Once upon a time, printed flyers, shoe leather and friends who owned their own businesses framed the marketing plans used by waste haulers.
Certainly, old fashioned, low-technology marketing remains important to acquiring collection accounts. But in an increasingly sophisticated information age, technology offers a host of new and effective tools for marketing waste businesses.
How important is modern technology to marketing waste management services? Ask Stericycle Inc., Deerfield, Ill. Founded in 1989, Stericycle's medical waste management business burst into the black in 1997, following nine years of patient and strategic application of technology to both the operational and marketing sides of the business.
With the exception of a single year, Stericycle's revenues nearly doubled every year between 1992 and 1997. Still, between 1992 and 1996, the company lost money. In 1997, the company logged its first profits: about $1.5 million. Last year, revenues rose by about 50 percent; net income has yet to be calculated.
Company officials refuse to speculate about the future because of federal regulations related to corporate organizational activities.
The point is, Stericycle has surged into second place in the competitive medical waste management industry. The company now serves the disposal needs of medical facilities in nearly 40 states plus the District of Columbia through 20 locations, including seven medical waste treatment facilities.
Stericycle's geographic reach spans 45 percent of the population in the United States and more than half of the nation's 622,000 healthcare providers. Of this potential $500 million market (about one-half of the estimated $1 billion U.S. market for medical waste disposal services), the company serves approximately 77,000 customers, up from 12 - yes, 12 - in 1992.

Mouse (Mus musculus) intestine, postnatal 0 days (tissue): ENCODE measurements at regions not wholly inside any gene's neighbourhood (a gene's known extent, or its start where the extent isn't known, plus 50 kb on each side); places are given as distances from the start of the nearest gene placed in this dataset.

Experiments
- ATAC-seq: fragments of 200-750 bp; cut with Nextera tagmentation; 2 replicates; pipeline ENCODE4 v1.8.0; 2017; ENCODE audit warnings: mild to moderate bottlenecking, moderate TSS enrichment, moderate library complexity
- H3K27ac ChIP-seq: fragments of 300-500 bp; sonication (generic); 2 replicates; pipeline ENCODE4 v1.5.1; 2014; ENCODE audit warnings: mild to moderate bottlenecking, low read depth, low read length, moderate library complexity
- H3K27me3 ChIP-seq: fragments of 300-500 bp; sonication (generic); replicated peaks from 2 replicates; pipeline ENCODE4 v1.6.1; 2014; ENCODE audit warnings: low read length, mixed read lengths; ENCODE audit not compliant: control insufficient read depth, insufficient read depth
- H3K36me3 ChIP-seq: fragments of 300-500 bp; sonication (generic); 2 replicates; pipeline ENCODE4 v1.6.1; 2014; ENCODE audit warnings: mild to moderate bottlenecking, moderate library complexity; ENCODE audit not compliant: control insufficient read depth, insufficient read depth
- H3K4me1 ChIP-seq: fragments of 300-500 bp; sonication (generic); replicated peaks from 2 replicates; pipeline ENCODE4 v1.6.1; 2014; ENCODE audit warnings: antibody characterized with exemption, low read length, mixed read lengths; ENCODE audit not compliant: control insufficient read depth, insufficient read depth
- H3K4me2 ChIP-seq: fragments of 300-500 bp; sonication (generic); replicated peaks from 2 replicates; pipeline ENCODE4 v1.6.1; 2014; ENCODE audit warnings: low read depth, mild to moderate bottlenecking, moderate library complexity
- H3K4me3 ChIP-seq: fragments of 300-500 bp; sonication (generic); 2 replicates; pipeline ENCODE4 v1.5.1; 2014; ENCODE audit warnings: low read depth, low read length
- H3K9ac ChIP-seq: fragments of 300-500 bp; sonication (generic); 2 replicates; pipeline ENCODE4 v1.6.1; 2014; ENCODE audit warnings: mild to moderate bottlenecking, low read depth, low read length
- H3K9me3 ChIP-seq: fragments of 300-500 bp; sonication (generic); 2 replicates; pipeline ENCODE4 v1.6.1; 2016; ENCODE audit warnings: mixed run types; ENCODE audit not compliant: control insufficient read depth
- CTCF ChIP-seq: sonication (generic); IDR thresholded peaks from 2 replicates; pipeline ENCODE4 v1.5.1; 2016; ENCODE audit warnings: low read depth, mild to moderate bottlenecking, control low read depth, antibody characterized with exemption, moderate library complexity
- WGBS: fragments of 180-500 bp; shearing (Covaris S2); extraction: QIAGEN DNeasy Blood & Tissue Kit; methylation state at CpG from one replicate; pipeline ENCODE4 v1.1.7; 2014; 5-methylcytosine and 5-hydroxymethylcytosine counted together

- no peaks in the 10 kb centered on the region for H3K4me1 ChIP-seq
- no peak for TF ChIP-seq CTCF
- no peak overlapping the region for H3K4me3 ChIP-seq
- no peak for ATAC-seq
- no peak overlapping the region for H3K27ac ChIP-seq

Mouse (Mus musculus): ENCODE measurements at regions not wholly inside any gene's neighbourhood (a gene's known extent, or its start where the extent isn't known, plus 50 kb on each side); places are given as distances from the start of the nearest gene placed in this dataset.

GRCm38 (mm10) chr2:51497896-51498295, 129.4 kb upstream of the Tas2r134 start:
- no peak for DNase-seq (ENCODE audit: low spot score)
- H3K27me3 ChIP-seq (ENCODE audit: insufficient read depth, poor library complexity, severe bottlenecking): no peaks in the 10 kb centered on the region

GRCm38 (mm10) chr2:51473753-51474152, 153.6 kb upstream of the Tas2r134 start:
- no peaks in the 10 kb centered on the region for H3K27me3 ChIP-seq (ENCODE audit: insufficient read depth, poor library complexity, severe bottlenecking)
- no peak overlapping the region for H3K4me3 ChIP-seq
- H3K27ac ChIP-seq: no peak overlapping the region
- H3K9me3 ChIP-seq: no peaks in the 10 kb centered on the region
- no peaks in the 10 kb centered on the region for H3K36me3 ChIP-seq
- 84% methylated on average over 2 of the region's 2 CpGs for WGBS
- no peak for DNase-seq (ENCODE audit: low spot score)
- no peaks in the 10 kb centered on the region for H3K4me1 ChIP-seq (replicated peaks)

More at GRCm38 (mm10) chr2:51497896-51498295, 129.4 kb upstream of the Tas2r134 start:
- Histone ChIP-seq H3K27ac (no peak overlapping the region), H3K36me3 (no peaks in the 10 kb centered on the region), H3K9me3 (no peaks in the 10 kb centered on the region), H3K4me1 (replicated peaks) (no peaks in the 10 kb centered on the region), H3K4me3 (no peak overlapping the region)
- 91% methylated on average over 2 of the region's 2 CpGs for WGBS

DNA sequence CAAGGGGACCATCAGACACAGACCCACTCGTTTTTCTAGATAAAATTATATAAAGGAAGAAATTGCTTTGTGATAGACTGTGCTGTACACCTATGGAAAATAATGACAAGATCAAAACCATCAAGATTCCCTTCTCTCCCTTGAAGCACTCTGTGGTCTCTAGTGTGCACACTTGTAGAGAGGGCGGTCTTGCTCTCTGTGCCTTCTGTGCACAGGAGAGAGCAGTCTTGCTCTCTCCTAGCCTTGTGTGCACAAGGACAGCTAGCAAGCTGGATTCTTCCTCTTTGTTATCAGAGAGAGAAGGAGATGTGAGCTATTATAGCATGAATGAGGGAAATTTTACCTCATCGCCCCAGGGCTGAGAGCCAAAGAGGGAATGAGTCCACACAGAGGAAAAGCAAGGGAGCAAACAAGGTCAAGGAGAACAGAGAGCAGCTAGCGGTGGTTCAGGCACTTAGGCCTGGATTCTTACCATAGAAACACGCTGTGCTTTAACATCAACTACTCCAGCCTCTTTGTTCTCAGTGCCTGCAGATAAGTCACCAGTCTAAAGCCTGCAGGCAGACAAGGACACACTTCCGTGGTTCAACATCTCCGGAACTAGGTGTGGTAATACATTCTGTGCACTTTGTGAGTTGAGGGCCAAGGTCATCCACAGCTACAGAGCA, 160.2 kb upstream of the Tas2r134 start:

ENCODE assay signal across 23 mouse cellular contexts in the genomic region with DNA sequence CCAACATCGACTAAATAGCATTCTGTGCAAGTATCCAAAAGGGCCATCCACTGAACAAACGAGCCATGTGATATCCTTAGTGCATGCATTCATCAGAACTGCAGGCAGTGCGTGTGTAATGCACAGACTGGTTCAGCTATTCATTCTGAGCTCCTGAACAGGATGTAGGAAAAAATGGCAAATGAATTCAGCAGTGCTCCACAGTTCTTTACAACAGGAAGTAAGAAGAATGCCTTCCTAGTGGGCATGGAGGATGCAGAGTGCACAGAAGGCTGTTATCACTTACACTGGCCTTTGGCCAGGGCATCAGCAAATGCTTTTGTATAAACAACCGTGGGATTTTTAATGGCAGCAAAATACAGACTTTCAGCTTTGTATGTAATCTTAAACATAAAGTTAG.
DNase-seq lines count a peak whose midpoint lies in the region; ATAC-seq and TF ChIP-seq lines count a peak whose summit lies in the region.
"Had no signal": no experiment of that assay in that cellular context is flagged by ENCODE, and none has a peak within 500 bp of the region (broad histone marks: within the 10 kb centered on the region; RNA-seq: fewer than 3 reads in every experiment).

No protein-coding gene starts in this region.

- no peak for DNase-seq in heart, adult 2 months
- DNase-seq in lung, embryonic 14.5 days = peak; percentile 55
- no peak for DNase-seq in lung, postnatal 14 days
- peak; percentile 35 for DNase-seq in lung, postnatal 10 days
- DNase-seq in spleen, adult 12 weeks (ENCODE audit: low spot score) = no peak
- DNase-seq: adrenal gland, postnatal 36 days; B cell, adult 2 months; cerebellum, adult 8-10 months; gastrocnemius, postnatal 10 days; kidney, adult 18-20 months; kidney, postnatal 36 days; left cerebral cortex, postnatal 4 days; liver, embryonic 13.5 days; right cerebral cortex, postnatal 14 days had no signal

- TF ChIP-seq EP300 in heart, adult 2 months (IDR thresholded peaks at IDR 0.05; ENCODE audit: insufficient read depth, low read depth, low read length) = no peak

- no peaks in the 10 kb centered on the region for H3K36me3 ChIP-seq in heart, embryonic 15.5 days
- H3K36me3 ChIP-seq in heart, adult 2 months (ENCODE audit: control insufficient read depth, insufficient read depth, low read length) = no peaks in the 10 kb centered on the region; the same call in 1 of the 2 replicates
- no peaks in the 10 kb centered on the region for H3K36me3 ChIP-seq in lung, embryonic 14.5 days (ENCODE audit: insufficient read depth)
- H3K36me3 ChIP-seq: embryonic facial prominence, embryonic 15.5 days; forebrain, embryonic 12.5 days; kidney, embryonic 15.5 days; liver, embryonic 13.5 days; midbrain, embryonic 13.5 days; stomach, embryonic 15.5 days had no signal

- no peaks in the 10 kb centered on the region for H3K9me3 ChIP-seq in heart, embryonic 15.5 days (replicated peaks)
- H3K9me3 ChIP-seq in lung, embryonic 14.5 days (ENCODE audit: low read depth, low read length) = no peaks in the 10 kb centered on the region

Stericycle brought in most of those customers by aggressively acquiring other medical waste disposal companies. Overall, the company has acquired 29 competitors since 1993.
On the marketing side, technology has proved indispensable in making acquisitions profitable. The marketing principles that Stericycle applies to its business are the same that other waste management companies use.
"The economics of the business revolve around market density, service level and the revenue available in a given service geography," says Mark Miller, president and CEO of Stericycle. "The medical waste disposal business potentially involves hundreds of thousands of customers. Few, however, generate large amounts of revenue. Many may pay only a few hundred dollars per year for our services. The issues for us are to find ways to become more efficient in managing information, acquiring accounts, servicing accounts and making accounts profitable."
Familiar issues. Many waste management companies today use technology to control operational costs by routing trucks, auditing weights, generating invoices and tracking receivables. Stericycle has taken this one step further by applying it in strategic ways to build profitable account densities in the markets it serves.
Strategy First "Most of the companies that have gotten into the medical waste disposal business did so in the 1980s, when the first regulations governing disposal came out," Miller says. "The market strategy was simple: Because of these new regulations, you need a service. We provide a service that will enable you to satisfy the regulations.
"These companies made their appeals through "Yellow Pages" advertising, flyers and door-to-door selling," he continues. "But no one tried to figure out how to satisfy the particular needs of individual customers in relation to these regulations. In other words, a dentist has certain kinds of disposal needs and problems, a group medical practice with a laboratory has another set of problems and a hospital has still different problems. We decided that technology could help us address these different kinds of customers with individually tailored appeals."